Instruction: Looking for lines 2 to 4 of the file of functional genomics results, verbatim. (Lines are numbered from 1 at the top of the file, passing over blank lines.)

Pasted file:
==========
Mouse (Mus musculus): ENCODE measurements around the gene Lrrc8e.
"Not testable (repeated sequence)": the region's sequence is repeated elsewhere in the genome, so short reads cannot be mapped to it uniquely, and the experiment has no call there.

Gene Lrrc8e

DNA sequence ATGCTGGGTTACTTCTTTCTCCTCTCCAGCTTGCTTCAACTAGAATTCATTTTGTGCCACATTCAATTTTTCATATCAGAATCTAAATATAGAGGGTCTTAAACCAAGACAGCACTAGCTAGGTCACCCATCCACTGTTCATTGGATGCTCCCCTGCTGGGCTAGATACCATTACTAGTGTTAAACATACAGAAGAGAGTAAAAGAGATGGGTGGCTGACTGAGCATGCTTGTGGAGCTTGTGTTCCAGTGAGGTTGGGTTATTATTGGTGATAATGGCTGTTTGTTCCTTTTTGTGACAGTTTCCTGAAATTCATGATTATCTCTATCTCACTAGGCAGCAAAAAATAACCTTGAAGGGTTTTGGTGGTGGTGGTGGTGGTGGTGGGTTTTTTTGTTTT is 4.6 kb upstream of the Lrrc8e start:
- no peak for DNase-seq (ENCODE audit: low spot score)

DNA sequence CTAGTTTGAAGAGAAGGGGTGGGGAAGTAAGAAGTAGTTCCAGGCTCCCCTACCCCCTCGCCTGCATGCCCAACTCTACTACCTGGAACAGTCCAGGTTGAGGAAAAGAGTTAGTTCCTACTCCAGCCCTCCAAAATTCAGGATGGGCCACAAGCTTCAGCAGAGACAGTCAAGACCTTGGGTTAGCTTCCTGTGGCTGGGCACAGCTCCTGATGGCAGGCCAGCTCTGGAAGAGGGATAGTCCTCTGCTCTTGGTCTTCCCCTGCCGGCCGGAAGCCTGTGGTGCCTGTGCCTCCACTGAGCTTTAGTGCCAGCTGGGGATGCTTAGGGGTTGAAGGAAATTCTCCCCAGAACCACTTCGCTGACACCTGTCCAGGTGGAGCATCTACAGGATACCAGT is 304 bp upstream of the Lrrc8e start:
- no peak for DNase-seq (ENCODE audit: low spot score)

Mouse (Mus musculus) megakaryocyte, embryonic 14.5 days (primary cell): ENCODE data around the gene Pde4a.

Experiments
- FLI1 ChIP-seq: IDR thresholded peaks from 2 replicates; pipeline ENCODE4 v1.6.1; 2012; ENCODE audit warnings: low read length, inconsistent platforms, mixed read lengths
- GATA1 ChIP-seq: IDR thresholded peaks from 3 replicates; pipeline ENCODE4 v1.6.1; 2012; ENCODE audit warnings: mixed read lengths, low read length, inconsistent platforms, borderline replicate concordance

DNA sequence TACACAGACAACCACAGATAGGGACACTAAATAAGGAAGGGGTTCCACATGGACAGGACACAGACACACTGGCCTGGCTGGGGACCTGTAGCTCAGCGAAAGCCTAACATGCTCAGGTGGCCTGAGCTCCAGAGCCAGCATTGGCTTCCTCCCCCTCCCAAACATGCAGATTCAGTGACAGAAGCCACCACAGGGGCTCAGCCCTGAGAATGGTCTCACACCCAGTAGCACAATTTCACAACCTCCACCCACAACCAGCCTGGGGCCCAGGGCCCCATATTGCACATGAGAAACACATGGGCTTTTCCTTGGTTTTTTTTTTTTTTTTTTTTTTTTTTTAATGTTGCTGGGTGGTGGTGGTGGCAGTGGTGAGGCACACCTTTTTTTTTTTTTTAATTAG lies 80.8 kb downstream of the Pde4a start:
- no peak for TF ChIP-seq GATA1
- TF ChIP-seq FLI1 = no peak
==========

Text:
"Not testable (repeated sequence)": the region's sequence is repeated elsewhere in the genome, so short reads cannot be mapped to it uniquely, and the experiment has no call there.

Gene Lrrc8e

DNA sequence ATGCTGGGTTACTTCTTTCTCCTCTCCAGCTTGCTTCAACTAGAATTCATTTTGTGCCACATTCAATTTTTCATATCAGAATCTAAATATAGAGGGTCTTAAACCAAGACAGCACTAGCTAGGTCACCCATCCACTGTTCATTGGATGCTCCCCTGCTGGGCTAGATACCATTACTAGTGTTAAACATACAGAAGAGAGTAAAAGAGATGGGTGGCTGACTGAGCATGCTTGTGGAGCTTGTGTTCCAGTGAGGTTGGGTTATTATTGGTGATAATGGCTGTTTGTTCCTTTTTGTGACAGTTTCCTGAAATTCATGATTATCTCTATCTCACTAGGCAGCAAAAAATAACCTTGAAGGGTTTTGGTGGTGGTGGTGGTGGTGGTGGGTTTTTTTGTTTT is 4.6 kb upstream of the Lrrc8e start: